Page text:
As with all GRE geometry questions for which a figure is not provided, it’s crucial that you use your scratch paper and draw what’s going on in the problem. (Tip: always draw your figures to scale as much as possible). As I always tell my students: he or she who uses the most scratch paper on the GRE, wins.

Drawing Square S is pretty easy. If the perimeter is 40, then each of the sides must be 10 based on the rules of a square, as illustrated here: Figure 3: Square S, perimeter = 40

The challenging part is knowing how to draw the inscribed Square T. And what do we make of the part of the question that asks for the least possible area of Square T? Is it even possible that Square T could be multiple different sizes? My student went with answer choice C because his thinking was that 49 is the smallest of the answer choices that is a perfect multiple of two integers: 7 * 7 = 49 (remember that the area of a square is one of the sides squared). Of course, the sides of a square don’t have to be integers. It’s possible that the sides of Square T could be √45, in which case √45 * √45 = 45, which is answer choice A.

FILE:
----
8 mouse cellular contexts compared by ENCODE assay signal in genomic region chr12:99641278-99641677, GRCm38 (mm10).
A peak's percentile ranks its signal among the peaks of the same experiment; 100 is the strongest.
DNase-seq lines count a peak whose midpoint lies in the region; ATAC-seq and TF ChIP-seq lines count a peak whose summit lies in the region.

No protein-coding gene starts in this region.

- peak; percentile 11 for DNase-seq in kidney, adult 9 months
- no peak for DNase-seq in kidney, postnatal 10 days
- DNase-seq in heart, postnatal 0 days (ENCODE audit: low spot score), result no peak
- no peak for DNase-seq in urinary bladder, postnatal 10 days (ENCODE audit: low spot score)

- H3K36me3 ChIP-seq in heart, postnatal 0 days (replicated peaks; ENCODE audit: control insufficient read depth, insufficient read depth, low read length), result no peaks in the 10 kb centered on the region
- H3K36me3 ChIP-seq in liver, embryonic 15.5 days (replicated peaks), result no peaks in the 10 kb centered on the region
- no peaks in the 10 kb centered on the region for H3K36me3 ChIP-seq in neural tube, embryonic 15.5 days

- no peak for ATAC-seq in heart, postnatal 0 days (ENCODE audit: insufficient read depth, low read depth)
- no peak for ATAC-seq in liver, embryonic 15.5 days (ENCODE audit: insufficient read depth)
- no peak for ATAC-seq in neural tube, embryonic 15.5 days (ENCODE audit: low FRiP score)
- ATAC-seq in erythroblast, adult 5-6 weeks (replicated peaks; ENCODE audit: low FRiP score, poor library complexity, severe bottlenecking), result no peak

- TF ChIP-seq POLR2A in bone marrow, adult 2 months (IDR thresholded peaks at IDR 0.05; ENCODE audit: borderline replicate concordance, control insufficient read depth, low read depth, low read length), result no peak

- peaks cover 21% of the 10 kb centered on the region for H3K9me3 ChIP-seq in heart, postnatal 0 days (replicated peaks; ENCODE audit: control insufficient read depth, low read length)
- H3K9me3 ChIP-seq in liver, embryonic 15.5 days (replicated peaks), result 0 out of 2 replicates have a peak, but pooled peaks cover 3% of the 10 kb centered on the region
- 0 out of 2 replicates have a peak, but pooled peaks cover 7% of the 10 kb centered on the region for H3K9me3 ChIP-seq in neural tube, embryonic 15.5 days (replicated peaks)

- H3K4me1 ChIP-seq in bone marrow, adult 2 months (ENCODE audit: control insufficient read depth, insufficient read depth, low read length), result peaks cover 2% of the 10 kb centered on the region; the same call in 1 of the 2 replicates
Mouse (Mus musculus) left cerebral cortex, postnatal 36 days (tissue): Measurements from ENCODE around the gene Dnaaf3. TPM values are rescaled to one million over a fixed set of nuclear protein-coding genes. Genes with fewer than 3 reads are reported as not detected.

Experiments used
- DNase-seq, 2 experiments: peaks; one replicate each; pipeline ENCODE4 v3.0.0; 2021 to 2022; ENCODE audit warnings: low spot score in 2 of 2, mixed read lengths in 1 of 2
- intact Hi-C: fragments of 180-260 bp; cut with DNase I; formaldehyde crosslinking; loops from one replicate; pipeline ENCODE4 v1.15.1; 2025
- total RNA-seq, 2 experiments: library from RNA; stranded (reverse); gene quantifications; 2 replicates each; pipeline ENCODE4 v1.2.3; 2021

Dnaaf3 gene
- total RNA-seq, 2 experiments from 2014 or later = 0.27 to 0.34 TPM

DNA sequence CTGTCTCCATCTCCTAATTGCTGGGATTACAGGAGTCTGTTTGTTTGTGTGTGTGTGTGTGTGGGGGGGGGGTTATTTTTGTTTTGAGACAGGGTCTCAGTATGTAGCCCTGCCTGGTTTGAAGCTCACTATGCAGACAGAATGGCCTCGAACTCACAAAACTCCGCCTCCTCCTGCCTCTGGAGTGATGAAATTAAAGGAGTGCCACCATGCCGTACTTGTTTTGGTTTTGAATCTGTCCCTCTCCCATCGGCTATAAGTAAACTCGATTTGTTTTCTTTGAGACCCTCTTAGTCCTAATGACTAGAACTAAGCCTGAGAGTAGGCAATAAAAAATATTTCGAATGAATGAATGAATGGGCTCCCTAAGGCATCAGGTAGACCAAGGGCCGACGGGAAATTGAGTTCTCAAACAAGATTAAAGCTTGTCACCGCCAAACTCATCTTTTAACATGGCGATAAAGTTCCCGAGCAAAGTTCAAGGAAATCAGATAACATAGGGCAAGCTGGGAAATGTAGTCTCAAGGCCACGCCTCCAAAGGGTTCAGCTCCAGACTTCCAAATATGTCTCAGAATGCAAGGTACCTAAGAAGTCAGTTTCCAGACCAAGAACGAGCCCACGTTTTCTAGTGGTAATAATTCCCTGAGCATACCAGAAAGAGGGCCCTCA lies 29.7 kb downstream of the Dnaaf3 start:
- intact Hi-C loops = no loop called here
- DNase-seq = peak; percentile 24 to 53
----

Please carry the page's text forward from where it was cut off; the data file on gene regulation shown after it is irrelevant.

Or could they?

When you start experimenting with how to draw Square T, you quickly realize that the answer is “no,” there aren’t a lot of hypothetical lengths of the sides of Square T. In fact there’s only one variation of Square T that fits the definition of being inscribed in Square S. Let’s prove it.

You might start drawing Square T like this: Figure 4: Failed attempt at drawing inscribed Square T

But no, that’s clearly more of a rectangle than a square, and quadrilateral T must be a square according to the question. So then maybe you draw Square T like this: Figure 5: Square T inside Square S, but not fully inscribed